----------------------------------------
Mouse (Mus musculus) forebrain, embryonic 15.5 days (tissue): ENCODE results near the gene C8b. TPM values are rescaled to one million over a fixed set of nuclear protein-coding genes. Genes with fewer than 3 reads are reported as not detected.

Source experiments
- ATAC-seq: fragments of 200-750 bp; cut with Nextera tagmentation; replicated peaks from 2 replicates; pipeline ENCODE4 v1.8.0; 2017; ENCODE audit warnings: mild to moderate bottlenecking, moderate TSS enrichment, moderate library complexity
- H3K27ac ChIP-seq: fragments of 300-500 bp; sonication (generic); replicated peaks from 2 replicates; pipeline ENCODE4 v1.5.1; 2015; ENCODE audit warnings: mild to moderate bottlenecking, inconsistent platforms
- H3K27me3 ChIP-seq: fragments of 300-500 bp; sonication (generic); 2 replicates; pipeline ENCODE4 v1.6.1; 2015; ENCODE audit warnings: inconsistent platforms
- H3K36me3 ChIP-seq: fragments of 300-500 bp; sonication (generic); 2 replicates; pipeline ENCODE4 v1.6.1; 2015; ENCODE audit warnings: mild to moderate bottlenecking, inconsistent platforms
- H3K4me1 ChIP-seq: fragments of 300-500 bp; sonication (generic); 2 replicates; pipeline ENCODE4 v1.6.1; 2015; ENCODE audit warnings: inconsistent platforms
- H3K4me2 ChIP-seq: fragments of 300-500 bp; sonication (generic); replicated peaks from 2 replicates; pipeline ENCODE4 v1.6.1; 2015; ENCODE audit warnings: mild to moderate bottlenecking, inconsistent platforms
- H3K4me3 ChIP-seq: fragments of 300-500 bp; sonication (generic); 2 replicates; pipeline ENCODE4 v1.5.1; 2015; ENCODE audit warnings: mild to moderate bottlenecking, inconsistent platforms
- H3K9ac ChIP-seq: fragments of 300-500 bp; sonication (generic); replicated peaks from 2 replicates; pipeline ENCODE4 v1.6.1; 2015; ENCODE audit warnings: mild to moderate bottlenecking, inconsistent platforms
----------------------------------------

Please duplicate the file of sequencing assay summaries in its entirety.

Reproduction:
Mouse (Mus musculus) forebrain, embryonic 15.5 days (tissue): ENCODE results near the gene C8b. TPM values are rescaled to one million over a fixed set of nuclear protein-coding genes. Genes with fewer than 3 reads are reported as not detected.

Source experiments
- ATAC-seq: fragments of 200-750 bp; cut with Nextera tagmentation; replicated peaks from 2 replicates; pipeline ENCODE4 v1.8.0; 2017; ENCODE audit warnings: mild to moderate bottlenecking, moderate TSS enrichment, moderate library complexity
- H3K27ac ChIP-seq: fragments of 300-500 bp; sonication (generic); replicated peaks from 2 replicates; pipeline ENCODE4 v1.5.1; 2015; ENCODE audit warnings: mild to moderate bottlenecking, inconsistent platforms
- H3K27me3 ChIP-seq: fragments of 300-500 bp; sonication (generic); 2 replicates; pipeline ENCODE4 v1.6.1; 2015; ENCODE audit warnings: inconsistent platforms
- H3K36me3 ChIP-seq: fragments of 300-500 bp; sonication (generic); 2 replicates; pipeline ENCODE4 v1.6.1; 2015; ENCODE audit warnings: mild to moderate bottlenecking, inconsistent platforms
- H3K4me1 ChIP-seq: fragments of 300-500 bp; sonication (generic); 2 replicates; pipeline ENCODE4 v1.6.1; 2015; ENCODE audit warnings: inconsistent platforms
- H3K4me2 ChIP-seq: fragments of 300-500 bp; sonication (generic); replicated peaks from 2 replicates; pipeline ENCODE4 v1.6.1; 2015; ENCODE audit warnings: mild to moderate bottlenecking, inconsistent platforms
- H3K4me3 ChIP-seq: fragments of 300-500 bp; sonication (generic); 2 replicates; pipeline ENCODE4 v1.5.1; 2015; ENCODE audit warnings: mild to moderate bottlenecking, inconsistent platforms
- H3K9ac ChIP-seq: fragments of 300-500 bp; sonication (generic); replicated peaks from 2 replicates; pipeline ENCODE4 v1.6.1; 2015; ENCODE audit warnings: mild to moderate bottlenecking, inconsistent platforms